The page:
Legal Segregation in Alabama, 1923-1940 No white female nurses in hospitals that treat black men Separate passenger cars for whites and blacks Separate waiting rooms for whites and blacks Separation of white and black convicts Separate schools No interracial marriages Segregated water fountains Segregated theatres
Morphine: A Southern Lady’s Drug 1930s Typical Morphine Addict: White female Middle-aged or older Widowed Homebound Lives in the south Property owner Began using morphine for medical reasons (pain relief) In “To Kill a Mockingbird,” the Finch children will become acquainted with a morphine addict named Mrs. Dubose. Although only a fictitious character, she personifies the American morphine addict of the late nineteenth and early twentieth centuries.
34 Review - To Kill a Mockingbird Test 1. Character information - 3 details for Atticus, Jem, Scout, Calpurnia, Heck Tate, Bob Ewell, Mayella Ewell, and Boo Radley 2. Caste system’s four levels 3. True or false questions for part I of book 4. Trial questions - Heck Tate, Mayella, Bob, and Tom’s testimony points. Key points surrounding the trial. 5. Story elements: setting, themes, POV, conflicts, rising action, falling action, climax, resolution. 6. Short answer response - 1)Trace Bob and Scout’s relationship and 2) Jem’s changes 34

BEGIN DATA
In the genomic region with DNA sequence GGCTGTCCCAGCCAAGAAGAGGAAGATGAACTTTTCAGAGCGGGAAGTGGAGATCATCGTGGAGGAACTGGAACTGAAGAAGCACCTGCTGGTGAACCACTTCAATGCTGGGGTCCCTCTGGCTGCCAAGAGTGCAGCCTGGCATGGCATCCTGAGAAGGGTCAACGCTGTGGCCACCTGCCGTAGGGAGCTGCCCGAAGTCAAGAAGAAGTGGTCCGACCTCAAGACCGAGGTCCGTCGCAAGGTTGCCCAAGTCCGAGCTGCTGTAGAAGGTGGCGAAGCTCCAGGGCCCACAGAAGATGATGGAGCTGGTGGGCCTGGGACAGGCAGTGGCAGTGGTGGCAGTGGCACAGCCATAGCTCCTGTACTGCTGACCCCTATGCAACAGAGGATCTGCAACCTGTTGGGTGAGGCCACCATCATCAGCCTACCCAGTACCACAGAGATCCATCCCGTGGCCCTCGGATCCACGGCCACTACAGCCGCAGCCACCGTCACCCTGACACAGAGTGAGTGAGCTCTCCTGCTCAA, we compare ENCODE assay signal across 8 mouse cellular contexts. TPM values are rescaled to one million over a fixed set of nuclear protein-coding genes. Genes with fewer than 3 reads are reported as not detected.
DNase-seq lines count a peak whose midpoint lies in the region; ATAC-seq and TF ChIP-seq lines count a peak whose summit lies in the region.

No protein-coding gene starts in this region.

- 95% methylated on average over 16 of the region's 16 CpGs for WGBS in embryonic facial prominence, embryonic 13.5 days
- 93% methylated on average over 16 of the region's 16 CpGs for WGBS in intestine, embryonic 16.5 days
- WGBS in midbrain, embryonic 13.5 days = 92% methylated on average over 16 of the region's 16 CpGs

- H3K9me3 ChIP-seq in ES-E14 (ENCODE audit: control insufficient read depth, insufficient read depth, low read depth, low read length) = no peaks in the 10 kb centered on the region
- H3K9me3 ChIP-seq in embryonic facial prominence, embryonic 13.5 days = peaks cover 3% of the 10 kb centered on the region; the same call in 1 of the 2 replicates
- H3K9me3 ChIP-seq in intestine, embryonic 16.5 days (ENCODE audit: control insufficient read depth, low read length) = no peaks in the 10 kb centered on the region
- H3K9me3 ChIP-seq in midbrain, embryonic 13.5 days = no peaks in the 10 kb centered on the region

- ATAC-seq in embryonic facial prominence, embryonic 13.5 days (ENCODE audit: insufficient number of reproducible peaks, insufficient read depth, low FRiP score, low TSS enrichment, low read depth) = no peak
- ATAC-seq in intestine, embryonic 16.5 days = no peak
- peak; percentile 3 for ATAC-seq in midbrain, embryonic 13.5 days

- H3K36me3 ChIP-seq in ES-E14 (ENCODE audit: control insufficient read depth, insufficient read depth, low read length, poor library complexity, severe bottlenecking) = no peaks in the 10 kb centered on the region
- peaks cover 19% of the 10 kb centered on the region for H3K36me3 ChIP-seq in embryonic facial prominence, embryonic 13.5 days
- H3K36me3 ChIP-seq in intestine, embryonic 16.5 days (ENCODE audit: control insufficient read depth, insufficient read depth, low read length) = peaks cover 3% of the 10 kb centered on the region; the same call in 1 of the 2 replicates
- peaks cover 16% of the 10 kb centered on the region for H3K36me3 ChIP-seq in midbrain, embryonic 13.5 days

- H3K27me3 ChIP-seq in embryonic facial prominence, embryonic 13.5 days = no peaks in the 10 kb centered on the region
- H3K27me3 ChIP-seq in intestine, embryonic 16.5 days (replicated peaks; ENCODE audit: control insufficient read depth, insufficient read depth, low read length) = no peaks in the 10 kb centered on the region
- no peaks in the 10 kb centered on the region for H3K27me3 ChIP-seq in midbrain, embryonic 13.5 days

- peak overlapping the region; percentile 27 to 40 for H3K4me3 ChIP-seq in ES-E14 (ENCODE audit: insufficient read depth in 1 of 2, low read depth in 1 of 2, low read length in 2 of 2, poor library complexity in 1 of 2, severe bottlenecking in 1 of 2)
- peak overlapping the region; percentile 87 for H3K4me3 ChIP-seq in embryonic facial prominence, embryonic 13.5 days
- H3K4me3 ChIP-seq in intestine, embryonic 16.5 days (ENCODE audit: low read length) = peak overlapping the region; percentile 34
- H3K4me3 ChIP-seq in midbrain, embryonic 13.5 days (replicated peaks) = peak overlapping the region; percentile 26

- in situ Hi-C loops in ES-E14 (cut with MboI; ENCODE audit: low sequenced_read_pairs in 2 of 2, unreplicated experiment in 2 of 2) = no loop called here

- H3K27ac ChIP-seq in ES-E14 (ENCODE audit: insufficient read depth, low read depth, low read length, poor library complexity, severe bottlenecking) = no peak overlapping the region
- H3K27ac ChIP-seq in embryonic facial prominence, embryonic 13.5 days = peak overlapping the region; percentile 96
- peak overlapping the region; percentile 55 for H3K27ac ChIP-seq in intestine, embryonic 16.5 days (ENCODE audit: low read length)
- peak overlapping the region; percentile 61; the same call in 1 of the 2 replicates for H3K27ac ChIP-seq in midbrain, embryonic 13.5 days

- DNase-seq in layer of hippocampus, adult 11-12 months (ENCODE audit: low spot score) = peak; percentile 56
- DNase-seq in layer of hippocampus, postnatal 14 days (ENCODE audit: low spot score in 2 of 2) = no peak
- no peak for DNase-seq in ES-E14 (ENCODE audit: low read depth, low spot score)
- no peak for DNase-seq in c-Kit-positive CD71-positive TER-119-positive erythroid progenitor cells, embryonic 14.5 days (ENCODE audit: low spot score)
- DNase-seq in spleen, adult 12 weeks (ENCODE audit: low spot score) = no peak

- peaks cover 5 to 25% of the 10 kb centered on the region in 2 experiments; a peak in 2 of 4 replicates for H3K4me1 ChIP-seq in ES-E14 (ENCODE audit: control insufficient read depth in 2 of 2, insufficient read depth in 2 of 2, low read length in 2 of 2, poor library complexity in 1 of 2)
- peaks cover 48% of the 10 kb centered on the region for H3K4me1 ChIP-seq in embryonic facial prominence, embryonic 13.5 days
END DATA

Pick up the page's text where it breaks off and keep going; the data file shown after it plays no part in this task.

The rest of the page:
35 Jem’s psychological profile: Influenced by Atticus, his lessons, his job, his role model as a father, his family history, community respect from all people Jem changes the way he sees his father 1. At first he thought his father old and boring 2. After the rabid dog, he thought his dad had secrets. He found out his dad was admired by others. Jem felt interested in his father now. 3. The trial made Jem realize his father’s courage. 28